Simply speaking, green finance refers to the use of financial products and services, such as loans, insurance, stocks, private equity and bonds in green (or eco-friendly) projects. It has grown by leaps and bounds in recent years, providing public well-being and social equity while reducing environmental risks and improving ecological integrity. And global interest in green energy finance is increasing at a rapid pace—in 2015, investments in green energy reached an all-time high of $298 billion.
Promise and Potential
Environmental sustainability, climate change mitigation, resource conservation and sustainable development play a vital role in access to green finance. “For the green sector to become one of those contributing to economic growth, several enablers need to be in place,” says Ruba Al-Zu’bi, CEO of EDAMA, a Jordanian business association working towards a greener economy. “Green finance is among the most important enablers that would boost innovation and increase the adoption of green solutions and practices across different industrial sectors”, she adds.
During the past few years, green finance has gained increasing relevance, mainly due to the urgency of financing climate change mitigation and adaptation efforts, and the scale of sustainable development projects around the world. The impetus has been provided by three major agreements adopted in 2015: the Paris Agreement on climate change; a new set of 17 sustainable development goals (SDGs); and the ‘financing for development’ package. The implementation of these agreements is strongly dependent on finance and, realizing its importance, the G20 nations established the Green Finance Study Group (GFSG) in February 2016, co-chaired by China and the U.K., with the UNEP serving as secretariat.
According to Sustainable Energy for All, a global initiative launched by the UN Secretary-General Ban-Ki Moon, annual global investments in energy will need to increase from roughly $400 billion at present to $1-1.25 trillion, out of which $40-100 billion annually is needed to achieve universal access to electricity. On the other hand, around $5-7 trillion a year is needed to implement the SDGs globally. Such a massive investment is a big handicap for developing countries as they will face an annual investment gap of $2.5 trillion in infrastructure, clean energy, water, sanitation, and agriculture projects. Green finance is expected to fill this gap by aligning financial systems with the financing needs of a sustainable or low-carbon economy.
Bonding with Green
Green bonds are emerging as an effective way to raise debt capital for green projects. “Green bonds are an exciting trend in green finance and offer potential to mobilize capital for projects that further broader goals around emission reductions and the climate”, says Jeremy Tamanini, Founder of Dual Citizen Inc., the publisher of the Global Green Economy Index. Green bonds are fixed income, liquid financial instruments dedicated exclusively to climate change mitigation and adaption projects, and other environment-friendly activities.
A record $41 billion worth of green bonds were issued in 2015, which is estimated to rise to $80 billion by the end of 2016. Notably, the World Bank issued its first green bond in 2008, and has since issued about $8.5 billion in green bonds in 18 currencies. In addition, the International Finance Corporation issued $3.7 billion, including two $1 billion green bond sales in 2013.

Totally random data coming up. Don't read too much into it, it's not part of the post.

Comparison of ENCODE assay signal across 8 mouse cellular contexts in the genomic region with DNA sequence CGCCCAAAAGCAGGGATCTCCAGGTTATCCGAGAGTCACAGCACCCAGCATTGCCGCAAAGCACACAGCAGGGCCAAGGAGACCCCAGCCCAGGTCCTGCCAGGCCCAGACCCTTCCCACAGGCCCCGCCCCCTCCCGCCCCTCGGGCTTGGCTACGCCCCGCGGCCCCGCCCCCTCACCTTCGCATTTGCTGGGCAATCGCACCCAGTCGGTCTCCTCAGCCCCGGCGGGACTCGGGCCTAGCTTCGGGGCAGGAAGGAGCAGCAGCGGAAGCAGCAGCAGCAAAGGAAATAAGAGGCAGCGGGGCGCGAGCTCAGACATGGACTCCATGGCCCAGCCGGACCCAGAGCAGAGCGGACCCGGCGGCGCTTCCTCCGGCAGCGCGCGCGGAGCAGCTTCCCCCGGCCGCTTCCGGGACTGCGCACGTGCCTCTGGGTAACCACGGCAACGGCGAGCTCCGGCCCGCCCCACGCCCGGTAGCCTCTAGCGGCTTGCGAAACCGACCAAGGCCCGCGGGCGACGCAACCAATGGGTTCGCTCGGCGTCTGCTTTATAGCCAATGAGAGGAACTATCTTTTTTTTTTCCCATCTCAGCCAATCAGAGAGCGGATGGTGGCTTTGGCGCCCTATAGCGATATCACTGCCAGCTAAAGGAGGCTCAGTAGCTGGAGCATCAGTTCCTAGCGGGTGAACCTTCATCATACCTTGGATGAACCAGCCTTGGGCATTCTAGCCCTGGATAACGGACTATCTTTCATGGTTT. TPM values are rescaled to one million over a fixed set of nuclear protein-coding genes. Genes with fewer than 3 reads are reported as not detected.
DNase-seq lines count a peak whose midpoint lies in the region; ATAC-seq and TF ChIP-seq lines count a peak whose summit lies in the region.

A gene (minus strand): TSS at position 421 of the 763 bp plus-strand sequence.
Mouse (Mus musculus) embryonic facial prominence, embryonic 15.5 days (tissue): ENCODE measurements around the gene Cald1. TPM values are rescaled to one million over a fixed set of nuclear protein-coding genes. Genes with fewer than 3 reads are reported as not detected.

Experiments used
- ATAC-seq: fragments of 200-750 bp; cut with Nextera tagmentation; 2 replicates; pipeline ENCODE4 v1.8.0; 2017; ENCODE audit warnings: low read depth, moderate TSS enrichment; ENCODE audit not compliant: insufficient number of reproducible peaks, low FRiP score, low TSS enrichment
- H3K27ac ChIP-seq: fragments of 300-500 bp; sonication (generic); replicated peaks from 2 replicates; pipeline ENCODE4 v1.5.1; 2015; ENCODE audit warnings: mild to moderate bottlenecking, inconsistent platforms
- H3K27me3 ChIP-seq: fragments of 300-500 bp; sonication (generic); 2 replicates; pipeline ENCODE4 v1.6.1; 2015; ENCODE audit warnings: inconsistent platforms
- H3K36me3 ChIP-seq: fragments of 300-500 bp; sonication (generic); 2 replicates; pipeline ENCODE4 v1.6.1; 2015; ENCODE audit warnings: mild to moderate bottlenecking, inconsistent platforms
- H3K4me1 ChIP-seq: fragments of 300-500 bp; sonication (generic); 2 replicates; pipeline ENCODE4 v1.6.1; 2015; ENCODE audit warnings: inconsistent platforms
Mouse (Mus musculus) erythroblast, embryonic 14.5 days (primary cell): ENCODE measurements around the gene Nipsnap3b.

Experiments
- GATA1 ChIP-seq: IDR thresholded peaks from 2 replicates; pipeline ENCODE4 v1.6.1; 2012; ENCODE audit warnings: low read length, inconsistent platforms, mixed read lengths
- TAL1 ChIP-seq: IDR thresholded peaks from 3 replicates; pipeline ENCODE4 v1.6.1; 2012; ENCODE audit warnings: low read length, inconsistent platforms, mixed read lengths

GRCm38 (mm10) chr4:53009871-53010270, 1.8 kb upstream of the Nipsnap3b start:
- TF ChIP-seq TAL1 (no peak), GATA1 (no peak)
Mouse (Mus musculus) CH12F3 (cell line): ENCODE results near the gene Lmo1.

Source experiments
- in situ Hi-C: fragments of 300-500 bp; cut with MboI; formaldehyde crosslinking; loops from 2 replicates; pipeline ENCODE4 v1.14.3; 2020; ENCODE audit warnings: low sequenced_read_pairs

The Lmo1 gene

Whether they can plug the gap in investment remains to be seen. According to the International Energy Agency, around $53 trillion of energy investments are required by 2035 to put the world on a two-degree path, as agreed during the historic Paris Climate Conference COP21.
Developments in the Middle East
The Middle East is also making good progress towards green growth and a low-carbon economy. “The latest regional trends highlight the need for green financing mechanisms to support a transition”, says Ruba Al-Zu’bi. “While green may be the obvious feasible and sustainable approach, access to finance makes it more appealing for small and medium enterprises and to individuals to promptly take the right decision”, she explains.
Jordan is one of the earliest proponents of green finance in the Middle East. “Green finance in Jordan is being offered through public channels, such as the Jordan Renewable Energy and Energy Efficiency Fund (JREEEF), commercial banks and micro-finance institutions, as well as International Financial Institutions,” says Ruba. “Most green finance mechanisms are supported by technical assistance, awareness-raising and targeted marketing activities, all of which are crucial to the success of green projects,” she explains.
In the GCC, the National Bank of Abu Dhabi (NBAD) is gearing up to launch a $500 million green bond, the first in the region. This will provide a boost to renewable energy and energy efficiency sectors, and is expected to catalyze sustainable development projects in the GCC. As Jeremy says, “market signals can reinforce policy ones to generate investor enthusiasm for green investing”.
Many developing countries experience hurdles in raising capital for green investment due to a lack of awareness and to the inadequate technical capacities of financial institutions. Many banks, for instance, are not familiar with the earnings and risk structure of green investments, which makes them reluctant to grant the necessary loans or to offer suitable financing products. With the rising popularity of green finance, it is expected that financial institutions will quickly adapt to the funding requirements of environment-friendly projects.
Ultimately, policy interventions for supporting green SMEs, especially in developing nations, are urgently required to overcome major barriers, including knowledge-sharing, raising environmental awareness, enhancing financial support, supporting skill development, improving market access and implementing green taxation.